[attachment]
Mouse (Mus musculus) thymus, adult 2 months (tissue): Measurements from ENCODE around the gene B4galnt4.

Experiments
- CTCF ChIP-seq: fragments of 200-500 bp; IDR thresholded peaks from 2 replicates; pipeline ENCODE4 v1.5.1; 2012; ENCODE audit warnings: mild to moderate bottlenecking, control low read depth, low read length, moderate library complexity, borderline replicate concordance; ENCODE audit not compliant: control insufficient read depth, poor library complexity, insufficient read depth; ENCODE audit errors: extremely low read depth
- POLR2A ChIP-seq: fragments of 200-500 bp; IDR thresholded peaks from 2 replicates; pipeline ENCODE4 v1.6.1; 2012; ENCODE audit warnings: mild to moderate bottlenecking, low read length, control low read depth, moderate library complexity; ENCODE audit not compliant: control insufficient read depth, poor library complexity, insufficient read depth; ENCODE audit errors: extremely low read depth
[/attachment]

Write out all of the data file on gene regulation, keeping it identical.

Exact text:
Mouse (Mus musculus) thymus, adult 2 months (tissue): Measurements from ENCODE around the gene B4galnt4.

Experiments
- CTCF ChIP-seq: fragments of 200-500 bp; IDR thresholded peaks from 2 replicates; pipeline ENCODE4 v1.5.1; 2012; ENCODE audit warnings: mild to moderate bottlenecking, control low read depth, low read length, moderate library complexity, borderline replicate concordance; ENCODE audit not compliant: control insufficient read depth, poor library complexity, insufficient read depth; ENCODE audit errors: extremely low read depth
- POLR2A ChIP-seq: fragments of 200-500 bp; IDR thresholded peaks from 2 replicates; pipeline ENCODE4 v1.6.1; 2012; ENCODE audit warnings: mild to moderate bottlenecking, low read length, control low read depth, moderate library complexity; ENCODE audit not compliant: control insufficient read depth, poor library complexity, insufficient read depth; ENCODE audit errors: extremely low read depth